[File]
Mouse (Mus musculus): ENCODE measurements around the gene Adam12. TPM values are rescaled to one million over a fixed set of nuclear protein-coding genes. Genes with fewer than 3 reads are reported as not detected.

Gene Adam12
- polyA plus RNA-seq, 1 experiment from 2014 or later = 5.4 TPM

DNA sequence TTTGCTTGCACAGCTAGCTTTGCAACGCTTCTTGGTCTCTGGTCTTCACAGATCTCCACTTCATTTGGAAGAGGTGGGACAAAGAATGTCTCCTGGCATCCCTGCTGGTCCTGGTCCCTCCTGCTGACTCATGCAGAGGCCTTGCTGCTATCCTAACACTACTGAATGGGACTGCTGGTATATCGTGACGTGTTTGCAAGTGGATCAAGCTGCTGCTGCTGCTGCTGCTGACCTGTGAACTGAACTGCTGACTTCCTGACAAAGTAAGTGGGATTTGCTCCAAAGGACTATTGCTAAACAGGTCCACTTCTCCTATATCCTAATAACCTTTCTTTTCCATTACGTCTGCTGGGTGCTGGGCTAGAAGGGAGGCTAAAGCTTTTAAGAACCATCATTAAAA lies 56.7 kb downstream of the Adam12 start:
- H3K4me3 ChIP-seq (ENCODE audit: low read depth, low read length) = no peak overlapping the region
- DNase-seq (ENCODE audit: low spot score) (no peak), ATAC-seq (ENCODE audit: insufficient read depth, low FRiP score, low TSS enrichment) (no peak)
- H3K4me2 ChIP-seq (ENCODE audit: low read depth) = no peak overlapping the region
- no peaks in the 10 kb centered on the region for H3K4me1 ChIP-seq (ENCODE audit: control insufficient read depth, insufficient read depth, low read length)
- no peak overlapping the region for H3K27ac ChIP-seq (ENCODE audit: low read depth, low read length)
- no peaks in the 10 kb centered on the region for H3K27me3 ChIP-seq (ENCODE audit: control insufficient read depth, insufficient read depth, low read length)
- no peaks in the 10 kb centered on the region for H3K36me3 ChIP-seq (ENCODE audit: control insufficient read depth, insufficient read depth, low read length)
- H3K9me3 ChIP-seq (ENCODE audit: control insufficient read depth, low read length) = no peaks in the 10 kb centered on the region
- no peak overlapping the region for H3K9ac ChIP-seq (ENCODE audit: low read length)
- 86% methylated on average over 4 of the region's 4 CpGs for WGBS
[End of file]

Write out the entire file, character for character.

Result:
Mouse (Mus musculus): ENCODE measurements around the gene Adam12. TPM values are rescaled to one million over a fixed set of nuclear protein-coding genes. Genes with fewer than 3 reads are reported as not detected.

Gene Adam12
- polyA plus RNA-seq, 1 experiment from 2014 or later = 5.4 TPM

DNA sequence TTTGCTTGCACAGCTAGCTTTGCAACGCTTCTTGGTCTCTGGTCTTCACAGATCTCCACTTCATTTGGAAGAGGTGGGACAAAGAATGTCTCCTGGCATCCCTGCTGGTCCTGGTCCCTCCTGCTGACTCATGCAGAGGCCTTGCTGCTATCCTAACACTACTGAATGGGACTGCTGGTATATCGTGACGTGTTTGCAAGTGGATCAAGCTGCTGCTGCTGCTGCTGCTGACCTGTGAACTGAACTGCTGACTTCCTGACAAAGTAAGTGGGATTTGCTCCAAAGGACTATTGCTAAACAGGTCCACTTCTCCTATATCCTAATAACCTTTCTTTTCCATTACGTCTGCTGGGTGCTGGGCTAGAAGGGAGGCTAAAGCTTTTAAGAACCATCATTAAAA lies 56.7 kb downstream of the Adam12 start:
- H3K4me3 ChIP-seq (ENCODE audit: low read depth, low read length) = no peak overlapping the region
- DNase-seq (ENCODE audit: low spot score) (no peak), ATAC-seq (ENCODE audit: insufficient read depth, low FRiP score, low TSS enrichment) (no peak)
- H3K4me2 ChIP-seq (ENCODE audit: low read depth) = no peak overlapping the region
- no peaks in the 10 kb centered on the region for H3K4me1 ChIP-seq (ENCODE audit: control insufficient read depth, insufficient read depth, low read length)
- no peak overlapping the region for H3K27ac ChIP-seq (ENCODE audit: low read depth, low read length)
- no peaks in the 10 kb centered on the region for H3K27me3 ChIP-seq (ENCODE audit: control insufficient read depth, insufficient read depth, low read length)
- no peaks in the 10 kb centered on the region for H3K36me3 ChIP-seq (ENCODE audit: control insufficient read depth, insufficient read depth, low read length)
- H3K9me3 ChIP-seq (ENCODE audit: control insufficient read depth, low read length) = no peaks in the 10 kb centered on the region
- no peak overlapping the region for H3K9ac ChIP-seq (ENCODE audit: low read length)
- 86% methylated on average over 4 of the region's 4 CpGs for WGBS